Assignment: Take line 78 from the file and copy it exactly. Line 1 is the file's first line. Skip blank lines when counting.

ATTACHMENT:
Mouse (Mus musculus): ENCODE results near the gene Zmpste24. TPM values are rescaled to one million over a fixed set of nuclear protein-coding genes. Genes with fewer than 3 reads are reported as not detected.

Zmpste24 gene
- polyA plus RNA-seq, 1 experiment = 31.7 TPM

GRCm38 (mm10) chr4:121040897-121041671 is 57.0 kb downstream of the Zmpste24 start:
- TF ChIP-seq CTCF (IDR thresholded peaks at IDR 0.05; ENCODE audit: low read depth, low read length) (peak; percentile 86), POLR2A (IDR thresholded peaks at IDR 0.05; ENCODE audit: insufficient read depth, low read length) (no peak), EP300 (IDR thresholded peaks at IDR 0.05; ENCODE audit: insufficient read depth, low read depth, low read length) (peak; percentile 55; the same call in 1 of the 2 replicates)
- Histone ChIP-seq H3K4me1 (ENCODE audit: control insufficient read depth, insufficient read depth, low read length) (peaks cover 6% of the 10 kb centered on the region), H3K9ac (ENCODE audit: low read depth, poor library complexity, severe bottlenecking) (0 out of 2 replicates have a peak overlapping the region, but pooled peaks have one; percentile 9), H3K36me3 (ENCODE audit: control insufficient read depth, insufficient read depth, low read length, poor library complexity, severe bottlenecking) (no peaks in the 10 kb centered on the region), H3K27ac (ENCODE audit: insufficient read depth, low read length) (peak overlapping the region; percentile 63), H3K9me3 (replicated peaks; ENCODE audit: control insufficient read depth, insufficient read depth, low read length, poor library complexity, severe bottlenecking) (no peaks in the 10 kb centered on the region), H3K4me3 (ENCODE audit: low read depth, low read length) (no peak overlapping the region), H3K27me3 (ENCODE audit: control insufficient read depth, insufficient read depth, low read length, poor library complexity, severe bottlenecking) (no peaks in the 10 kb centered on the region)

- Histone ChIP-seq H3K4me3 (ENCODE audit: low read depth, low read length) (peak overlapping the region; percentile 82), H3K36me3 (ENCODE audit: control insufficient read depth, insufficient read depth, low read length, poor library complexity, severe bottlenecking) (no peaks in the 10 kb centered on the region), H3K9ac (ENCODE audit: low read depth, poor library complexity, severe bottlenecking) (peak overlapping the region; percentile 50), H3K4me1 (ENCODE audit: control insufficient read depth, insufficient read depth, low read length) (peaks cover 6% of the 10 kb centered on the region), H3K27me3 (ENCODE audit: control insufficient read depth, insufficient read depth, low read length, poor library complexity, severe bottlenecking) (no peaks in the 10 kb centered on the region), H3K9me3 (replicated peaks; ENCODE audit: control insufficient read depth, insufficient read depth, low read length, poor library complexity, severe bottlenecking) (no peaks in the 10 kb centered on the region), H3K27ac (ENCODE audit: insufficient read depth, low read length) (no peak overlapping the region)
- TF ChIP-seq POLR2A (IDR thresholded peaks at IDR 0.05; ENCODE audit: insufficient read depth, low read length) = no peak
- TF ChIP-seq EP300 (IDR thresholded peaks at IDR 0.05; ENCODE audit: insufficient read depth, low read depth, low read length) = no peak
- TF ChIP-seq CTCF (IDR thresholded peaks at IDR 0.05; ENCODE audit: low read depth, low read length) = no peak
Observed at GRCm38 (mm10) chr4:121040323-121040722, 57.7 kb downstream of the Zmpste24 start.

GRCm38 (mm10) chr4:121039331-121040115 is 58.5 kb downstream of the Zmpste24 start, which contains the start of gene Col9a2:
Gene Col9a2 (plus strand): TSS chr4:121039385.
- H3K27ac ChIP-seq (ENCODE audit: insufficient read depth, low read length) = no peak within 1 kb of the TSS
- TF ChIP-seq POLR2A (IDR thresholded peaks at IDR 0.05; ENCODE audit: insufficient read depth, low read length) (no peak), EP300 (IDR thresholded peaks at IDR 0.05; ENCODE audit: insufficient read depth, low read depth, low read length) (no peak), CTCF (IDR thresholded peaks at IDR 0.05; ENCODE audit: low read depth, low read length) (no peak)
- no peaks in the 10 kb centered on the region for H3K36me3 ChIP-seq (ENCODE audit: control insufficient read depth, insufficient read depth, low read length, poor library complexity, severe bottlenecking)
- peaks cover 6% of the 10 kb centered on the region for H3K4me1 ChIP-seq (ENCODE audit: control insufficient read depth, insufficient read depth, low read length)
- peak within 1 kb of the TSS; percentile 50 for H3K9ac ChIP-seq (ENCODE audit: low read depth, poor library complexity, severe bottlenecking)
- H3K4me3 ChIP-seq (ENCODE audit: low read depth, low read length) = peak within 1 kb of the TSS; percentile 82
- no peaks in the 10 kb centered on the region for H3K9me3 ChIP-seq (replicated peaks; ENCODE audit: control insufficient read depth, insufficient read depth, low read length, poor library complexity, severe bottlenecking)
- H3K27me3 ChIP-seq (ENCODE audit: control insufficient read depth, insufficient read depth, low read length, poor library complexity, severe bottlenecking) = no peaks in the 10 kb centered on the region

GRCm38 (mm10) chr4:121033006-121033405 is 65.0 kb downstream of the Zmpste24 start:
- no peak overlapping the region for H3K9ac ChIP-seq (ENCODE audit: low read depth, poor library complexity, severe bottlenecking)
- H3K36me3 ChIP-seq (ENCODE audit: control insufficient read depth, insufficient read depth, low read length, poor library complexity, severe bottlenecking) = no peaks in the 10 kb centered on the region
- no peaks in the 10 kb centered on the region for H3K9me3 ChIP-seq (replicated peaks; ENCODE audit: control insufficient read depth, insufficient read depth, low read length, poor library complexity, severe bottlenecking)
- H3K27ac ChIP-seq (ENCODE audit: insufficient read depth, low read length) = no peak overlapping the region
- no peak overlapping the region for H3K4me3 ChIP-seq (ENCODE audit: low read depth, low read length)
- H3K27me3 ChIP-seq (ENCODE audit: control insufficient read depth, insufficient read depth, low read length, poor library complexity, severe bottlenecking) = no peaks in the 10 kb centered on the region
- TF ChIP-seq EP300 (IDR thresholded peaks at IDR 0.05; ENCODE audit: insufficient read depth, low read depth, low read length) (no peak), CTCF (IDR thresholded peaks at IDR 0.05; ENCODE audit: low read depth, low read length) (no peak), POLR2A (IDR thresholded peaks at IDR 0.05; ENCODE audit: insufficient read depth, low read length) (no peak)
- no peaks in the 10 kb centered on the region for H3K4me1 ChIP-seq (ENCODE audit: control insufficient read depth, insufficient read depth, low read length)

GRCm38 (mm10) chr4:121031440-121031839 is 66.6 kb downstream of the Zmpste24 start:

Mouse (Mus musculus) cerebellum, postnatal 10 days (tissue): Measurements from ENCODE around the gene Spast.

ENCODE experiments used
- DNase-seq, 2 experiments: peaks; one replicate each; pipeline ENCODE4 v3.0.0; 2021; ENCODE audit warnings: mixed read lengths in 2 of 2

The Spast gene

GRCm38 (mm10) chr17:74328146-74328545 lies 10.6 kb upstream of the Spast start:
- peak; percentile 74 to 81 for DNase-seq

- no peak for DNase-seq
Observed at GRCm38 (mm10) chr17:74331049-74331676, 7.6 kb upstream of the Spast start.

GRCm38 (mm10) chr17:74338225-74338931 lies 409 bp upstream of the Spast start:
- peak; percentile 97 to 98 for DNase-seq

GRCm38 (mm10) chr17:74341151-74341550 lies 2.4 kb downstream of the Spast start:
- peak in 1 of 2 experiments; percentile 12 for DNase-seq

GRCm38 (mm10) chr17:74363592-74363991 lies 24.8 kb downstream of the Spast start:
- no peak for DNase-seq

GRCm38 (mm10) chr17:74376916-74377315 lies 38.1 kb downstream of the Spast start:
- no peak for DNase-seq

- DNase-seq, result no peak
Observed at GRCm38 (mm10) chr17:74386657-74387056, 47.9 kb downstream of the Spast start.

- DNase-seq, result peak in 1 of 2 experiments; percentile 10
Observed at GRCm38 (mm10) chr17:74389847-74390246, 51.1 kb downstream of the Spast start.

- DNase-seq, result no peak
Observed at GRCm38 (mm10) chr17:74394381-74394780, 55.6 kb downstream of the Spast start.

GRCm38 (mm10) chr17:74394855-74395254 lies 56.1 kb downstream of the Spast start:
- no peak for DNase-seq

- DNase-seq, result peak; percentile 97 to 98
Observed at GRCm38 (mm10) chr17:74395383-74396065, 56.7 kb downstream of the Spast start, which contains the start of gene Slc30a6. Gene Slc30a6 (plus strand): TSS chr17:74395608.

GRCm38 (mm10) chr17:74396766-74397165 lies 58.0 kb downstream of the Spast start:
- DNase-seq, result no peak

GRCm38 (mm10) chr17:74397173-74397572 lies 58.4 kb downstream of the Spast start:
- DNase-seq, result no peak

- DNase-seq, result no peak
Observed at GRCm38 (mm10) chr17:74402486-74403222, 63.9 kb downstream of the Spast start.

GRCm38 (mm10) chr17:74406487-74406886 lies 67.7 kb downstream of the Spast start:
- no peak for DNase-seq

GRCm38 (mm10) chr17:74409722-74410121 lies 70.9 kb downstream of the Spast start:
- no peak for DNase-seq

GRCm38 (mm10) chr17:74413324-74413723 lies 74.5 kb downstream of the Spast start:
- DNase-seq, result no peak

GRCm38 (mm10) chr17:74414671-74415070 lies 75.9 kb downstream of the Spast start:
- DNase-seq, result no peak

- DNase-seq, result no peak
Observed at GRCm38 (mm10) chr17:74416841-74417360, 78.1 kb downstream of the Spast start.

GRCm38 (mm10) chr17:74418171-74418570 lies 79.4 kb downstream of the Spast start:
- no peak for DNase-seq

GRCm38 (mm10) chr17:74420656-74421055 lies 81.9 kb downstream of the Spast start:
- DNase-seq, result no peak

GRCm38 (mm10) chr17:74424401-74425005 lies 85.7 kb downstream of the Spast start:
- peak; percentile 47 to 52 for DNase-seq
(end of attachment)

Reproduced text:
GRCm38 (mm10) chr17:74424401-74425005 lies 85.7 kb downstream of the Spast start: